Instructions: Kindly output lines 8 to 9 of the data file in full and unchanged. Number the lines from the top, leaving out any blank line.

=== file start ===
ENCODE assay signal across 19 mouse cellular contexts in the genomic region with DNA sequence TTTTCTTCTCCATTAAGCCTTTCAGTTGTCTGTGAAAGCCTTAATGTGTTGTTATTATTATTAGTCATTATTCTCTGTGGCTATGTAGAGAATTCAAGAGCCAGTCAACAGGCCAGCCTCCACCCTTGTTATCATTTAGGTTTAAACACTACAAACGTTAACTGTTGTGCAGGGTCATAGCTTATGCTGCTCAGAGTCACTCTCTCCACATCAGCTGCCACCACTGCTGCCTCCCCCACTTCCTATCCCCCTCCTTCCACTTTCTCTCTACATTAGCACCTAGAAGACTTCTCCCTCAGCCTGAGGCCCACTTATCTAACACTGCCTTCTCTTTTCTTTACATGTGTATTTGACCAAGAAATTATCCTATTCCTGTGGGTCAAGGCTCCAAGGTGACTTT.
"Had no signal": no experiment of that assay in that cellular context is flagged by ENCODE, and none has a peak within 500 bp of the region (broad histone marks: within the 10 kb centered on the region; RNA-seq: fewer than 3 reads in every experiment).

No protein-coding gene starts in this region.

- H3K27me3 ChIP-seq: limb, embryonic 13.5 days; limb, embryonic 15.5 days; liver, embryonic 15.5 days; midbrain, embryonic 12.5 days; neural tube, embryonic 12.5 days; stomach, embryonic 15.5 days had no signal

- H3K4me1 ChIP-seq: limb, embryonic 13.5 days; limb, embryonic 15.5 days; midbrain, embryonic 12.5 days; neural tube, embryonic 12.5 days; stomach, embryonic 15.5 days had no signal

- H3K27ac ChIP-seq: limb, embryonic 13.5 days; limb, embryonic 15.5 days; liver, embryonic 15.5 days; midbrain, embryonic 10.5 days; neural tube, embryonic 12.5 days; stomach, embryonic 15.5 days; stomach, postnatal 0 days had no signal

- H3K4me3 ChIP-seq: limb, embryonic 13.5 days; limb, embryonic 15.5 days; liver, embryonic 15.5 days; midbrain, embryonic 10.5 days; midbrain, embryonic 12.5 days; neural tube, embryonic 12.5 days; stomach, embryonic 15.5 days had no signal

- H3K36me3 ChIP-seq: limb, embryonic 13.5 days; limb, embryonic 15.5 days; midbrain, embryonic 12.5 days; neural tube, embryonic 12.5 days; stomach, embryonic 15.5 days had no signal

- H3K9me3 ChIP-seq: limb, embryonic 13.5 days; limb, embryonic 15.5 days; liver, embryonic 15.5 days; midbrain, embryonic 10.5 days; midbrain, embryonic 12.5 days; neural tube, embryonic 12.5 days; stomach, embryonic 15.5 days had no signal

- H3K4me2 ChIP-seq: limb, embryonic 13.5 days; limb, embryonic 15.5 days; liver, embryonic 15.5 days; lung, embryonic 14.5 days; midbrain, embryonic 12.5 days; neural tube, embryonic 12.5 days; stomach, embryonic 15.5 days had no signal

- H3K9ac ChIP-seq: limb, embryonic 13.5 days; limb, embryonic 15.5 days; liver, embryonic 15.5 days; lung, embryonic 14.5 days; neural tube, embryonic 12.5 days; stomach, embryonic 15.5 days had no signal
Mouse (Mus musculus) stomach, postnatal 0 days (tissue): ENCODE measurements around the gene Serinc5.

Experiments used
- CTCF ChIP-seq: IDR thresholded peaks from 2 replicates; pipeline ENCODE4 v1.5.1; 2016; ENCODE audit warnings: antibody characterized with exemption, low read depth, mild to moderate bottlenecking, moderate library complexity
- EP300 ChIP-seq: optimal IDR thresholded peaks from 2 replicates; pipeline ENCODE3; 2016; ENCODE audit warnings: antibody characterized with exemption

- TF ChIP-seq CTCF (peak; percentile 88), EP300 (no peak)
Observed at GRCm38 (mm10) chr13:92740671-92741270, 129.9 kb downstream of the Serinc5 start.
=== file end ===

- H3K36me3 ChIP-seq: limb, embryonic 13.5 days; limb, embryonic 15.5 days; midbrain, embryonic 12.5 days; neural tube, embryonic 12.5 days; stomach, embryonic 15.5 days had no signal

- H3K9me3 ChIP-seq: limb, embryonic 13.5 days; limb, embryonic 15.5 days; liver, embryonic 15.5 days; midbrain, embryonic 10.5 days; midbrain, embryonic 12.5 days; neural tube, embryonic 12.5 days; stomach, embryonic 15.5 days had no signal